When a leading Hollywood actor decides to make a movie, casting usually becomes as easy as dialing some of your closest A-list buddies.
At least that's the way it worked for George Clooney on the new World War II drama, “The Monuments Men,” opening Friday.
“Well, they are friends so that part is easy,” Clooney said in a recent joint interview with the cast. “But you know the truth is, they wouldn't do it if they didn't like the screenplay. ... I mean I flew to Australia for one day to hand Cate (Blanchett) the script.”
The beginning of the film has an “Ocean's 11”³ feel to it when Clooney's character starts to assemble an A-team of old friends. But this time, they're the good guys.
“The Monuments Men” — also starring Blanchett, Matt Damon, John Goodman and Bill Murray, to name a few — is based on the true story of an Allied platoon whose mission was to rescue artworks from the Nazis. The film is adapted from Robert Edsel's book, “The Monuments Men: Allied Heroes, Nazi Thieves and the Greatest Treasure Hunt in History.”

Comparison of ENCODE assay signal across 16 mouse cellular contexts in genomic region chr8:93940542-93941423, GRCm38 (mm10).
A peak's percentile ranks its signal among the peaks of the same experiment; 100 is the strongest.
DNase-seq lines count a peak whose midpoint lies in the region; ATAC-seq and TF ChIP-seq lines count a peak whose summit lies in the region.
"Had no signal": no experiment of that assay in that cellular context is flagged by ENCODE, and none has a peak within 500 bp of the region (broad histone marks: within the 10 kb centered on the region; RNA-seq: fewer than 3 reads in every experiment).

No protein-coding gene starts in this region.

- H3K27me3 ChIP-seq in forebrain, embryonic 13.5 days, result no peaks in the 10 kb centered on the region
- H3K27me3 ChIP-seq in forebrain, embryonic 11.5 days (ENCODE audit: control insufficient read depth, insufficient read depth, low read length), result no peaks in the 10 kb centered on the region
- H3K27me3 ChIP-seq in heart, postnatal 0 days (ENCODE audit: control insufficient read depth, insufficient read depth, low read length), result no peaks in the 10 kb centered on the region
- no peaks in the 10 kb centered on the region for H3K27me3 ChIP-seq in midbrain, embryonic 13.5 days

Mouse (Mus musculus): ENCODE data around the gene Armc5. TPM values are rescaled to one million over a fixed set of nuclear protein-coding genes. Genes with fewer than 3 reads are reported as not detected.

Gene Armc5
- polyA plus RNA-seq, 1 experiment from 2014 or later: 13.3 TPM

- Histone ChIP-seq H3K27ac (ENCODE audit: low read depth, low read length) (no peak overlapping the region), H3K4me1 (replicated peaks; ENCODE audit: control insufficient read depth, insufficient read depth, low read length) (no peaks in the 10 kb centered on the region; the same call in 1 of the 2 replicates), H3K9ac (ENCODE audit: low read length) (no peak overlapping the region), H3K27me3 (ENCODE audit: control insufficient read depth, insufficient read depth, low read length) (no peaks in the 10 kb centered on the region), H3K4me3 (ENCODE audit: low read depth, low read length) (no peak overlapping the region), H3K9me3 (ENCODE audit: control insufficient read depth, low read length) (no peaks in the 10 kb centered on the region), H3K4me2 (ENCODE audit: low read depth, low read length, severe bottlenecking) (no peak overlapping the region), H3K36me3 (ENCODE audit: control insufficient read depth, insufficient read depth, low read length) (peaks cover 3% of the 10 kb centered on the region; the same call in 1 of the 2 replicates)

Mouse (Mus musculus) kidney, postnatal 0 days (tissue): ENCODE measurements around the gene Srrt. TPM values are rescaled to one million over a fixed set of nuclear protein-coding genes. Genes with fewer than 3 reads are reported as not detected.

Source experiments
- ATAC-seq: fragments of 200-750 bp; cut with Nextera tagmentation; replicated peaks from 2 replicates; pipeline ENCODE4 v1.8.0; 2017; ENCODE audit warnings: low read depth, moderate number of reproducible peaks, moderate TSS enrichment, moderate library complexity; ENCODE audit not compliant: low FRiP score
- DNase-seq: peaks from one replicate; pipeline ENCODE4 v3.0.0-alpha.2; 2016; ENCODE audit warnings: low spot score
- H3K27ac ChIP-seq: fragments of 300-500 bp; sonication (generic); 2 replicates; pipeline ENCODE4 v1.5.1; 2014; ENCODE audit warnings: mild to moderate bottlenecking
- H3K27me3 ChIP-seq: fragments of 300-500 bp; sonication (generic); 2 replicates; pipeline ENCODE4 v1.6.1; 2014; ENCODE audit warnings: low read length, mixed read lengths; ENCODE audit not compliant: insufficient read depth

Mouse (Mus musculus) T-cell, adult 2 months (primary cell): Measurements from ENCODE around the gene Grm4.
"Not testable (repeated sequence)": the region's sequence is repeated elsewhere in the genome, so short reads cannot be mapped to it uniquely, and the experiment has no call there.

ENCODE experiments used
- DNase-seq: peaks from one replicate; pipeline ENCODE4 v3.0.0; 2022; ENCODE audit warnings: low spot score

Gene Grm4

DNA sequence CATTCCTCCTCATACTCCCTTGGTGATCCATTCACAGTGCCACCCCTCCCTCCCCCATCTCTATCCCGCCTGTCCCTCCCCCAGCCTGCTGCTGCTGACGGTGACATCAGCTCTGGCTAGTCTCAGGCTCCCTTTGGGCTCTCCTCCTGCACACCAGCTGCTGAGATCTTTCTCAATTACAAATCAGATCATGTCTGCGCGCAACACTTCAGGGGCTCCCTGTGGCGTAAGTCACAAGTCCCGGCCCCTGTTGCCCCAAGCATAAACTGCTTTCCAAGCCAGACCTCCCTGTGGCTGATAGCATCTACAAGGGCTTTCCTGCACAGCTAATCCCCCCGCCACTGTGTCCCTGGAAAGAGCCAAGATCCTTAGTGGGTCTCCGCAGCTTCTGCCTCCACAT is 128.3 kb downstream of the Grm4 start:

Blanchett admitted she was unfamiliar with the works of the Monuments Men until she received the hand-delivered script from Clooney, who also directed and was co-writer.
“I knew that work had gone missing and that the Nazis had collected art and stolen art and destroyed art,” said Blanchett.
Bill Murray was happy to finally work on a big film again. “Yeah, I got teased for a while (by George Clooney). He told me the whole story and then he would say, 'Can you please pass the salad?' Then like nine months later through a friend, he said, 'Ask Bill if he wants to be in the job.'”
Murray wasn't the only one who was pranked by Clooney. His father, Nick Clooney, received the final and biggest prank of all.
“Well I screened the movie for him in Italy,” said George Clooney. “My father plays me at the end of the film and walks off into this beautiful church with this beautiful light and it goes to black and normally that would be like the first credit that comes up and instead I put, 'In Loving Memory of Nick Clooney.' He said, 'What the hell are you doing?' I said, 'Well, you know, it's a long time before the movie comes out so you never know.' I didn't leave it in the film but he thought it was very funny and he is going to get me back.”
The movie originally had a planned release date of Dec. 18 but was pushed to early 2014 and right out of Hollywood's prestigious awards season. This year was especially crowded with an abundance of viable Oscar contenders. So was there too much competition?
“We just didn't finish it,” Clooney explained. “We had a lot of work to do. It's a bigger film. You know, we started shooting this movie in March of last year, so we were going to have to flip it around in nine months, which is really moving for a film that size, and we just didn't make it.”